3. Based on the result of your investigation, decide on your interest in the project.
    • If you wish to choose this project for yourself, place it on your row in the Participants page.
    • If you do not wish to choose this project, remove your name from the "Claimed by" column in the Software List page.
  4. Repeat until you have two packages.
It is strongly recommended that you choose two projects with a total scope sum of 0-1. If you wist to try a higher or lower sum, or more or less than two projects, please talk to your professor.
RPM Packages
For sofware that is present in the rpmfusion repositories but not in Fedora, you can use yumdownloader --source packagename to grab the source RPM and then examine it using the RPM tools. See RPM Packaging Process for information.

Week 5 Deliverables

  • Blog about your two selected projects, including your detailed initial analysis of them.
    • You may want to break this into a couple of posts - e.g., post about your first package while you're working on your second.
    • Feel free to also blog about why you did not choose particular packages, too.

Week 6

Tuesday (Feb 11)

  • Architecture-specific code for Performance
    • Sometimes assembler is used in a C/C++ program for performance. However, modern versions of C/C++ (such as C++11) and recent compilers provide portable ways of accessing high-performance processor capabilities, such as Single Instruction/Multiple Data (SIMD) instructions (called "marketing names" such as SSE, Neon, MMX, 3DNow, or AltaVec on various processors).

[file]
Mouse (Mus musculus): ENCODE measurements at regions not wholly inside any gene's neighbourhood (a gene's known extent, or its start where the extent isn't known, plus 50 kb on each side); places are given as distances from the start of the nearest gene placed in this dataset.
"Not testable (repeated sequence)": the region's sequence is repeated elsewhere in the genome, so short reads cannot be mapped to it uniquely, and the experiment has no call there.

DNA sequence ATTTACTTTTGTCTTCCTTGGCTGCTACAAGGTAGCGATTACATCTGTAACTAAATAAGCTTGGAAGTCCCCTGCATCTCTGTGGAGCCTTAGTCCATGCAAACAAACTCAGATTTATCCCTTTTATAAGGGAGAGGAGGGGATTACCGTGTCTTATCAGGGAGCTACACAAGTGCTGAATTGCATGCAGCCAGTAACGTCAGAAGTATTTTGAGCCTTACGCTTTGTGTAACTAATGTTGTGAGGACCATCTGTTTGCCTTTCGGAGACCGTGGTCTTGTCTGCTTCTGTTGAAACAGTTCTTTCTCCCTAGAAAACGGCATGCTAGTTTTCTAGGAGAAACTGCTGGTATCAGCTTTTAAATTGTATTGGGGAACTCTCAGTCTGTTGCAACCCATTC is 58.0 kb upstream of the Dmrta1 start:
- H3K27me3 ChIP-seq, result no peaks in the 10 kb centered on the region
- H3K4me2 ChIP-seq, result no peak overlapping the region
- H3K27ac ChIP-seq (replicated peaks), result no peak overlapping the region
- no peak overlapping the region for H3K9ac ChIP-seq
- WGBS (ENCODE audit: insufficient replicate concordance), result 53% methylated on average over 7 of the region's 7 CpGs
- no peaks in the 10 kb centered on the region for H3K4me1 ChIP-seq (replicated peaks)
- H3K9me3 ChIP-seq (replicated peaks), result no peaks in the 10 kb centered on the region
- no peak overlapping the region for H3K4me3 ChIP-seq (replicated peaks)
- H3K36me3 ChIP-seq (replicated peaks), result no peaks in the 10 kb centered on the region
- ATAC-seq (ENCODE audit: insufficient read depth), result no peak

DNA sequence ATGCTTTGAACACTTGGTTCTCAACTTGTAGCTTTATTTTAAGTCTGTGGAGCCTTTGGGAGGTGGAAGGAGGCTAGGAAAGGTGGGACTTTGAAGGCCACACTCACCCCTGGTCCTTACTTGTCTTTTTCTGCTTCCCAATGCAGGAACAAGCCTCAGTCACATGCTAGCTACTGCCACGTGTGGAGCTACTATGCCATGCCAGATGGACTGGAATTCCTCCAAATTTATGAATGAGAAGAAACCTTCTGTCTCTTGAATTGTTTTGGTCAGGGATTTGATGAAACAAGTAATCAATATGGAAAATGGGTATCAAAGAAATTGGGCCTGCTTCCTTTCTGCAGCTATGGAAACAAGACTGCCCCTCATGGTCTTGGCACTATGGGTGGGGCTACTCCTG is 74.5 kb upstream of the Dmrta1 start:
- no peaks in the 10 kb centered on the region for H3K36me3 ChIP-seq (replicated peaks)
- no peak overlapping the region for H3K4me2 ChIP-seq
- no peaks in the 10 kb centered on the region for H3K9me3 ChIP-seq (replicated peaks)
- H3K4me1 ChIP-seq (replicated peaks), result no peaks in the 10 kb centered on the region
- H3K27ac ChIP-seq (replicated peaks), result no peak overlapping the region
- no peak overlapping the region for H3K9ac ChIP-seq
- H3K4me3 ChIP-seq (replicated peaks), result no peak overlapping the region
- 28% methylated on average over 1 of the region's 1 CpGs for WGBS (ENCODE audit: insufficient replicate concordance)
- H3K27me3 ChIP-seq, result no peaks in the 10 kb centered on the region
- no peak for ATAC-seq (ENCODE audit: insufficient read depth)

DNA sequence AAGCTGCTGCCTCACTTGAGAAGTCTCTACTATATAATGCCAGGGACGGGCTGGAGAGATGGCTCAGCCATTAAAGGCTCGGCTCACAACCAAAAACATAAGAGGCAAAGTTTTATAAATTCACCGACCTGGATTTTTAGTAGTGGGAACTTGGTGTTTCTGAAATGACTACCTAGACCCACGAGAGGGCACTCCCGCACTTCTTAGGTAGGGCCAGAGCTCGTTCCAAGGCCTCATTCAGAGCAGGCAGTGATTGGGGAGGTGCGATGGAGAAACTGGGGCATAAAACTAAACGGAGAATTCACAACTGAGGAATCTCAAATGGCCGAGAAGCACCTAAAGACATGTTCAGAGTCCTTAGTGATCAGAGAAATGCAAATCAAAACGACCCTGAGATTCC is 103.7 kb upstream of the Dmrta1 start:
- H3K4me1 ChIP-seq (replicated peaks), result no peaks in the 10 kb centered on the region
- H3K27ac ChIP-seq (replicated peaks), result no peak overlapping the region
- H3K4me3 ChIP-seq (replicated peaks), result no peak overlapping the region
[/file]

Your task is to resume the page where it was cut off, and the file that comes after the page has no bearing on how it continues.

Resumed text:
• Linaro enginener Matthew Gretton-Dann gave a good presentation on Porting and Optimizing Code for aarch64. The vectorization portion, beginning at 28:10, provides a good introduction to SIMD and autovectorization using GCC on aarch64 (Note that the earlier portion of the presentation includes good information about Atomics).
    • Note that in the presentation above, Matthew takes the code beyond portability without straying into assembler (e.g., using compiler-specific, architecture-specific intrinsics). It is possible to achieve almost all of the performance gains without becoming arch-specific, and most of those can be attained without becoming compiler-specific as well.
  • For full details on the SIMD instructions in aarch64, refer to the ARMv8 Instruction Set Overview, particularly section 5.7.

Week 6 Deliverables

  • Complete your analysis of your two selected software projects (if you haven't already) - see Week 5. Blog in detail about your findings.
  • Identify the upstream communities that develop and maintain the software you have selected to work on. Figure out how they are structured, how they communicate, how code is maintained, and how patches are accepted. Introduce yourself to each of the two communities (one for each of the two software projects you have selected). Blog about your findings.

Week 7

  • Project Work

Week 8

Week 9

Tuesday (March 11)

  • Status updates
  • Update from Linaro Connect
  • Discussion of useful tools
    • screen
    • time

Friday (March 14)


Week 9 Deliverables

  • Set up the Foundation Model
  • Upstream your proposed code changes
  • Blog about your work

Week 10

Tuesday (March 18)

  • Profiling with gprof
    • Build with profiling enabled (-pg)
    • Run the profile-enabled executable
    • Analyze the data in the gmon.out file
      • gprof nameOfBinary # Displays text profile including call graph
      • gprof nameOfBinary | gprof2dot | dot | display - # Displays visualization of call graph


Friday (March 21)

  • Gather baseline statistics for your software

Week 10 Deliverables

  • Blog your baseline benchmark results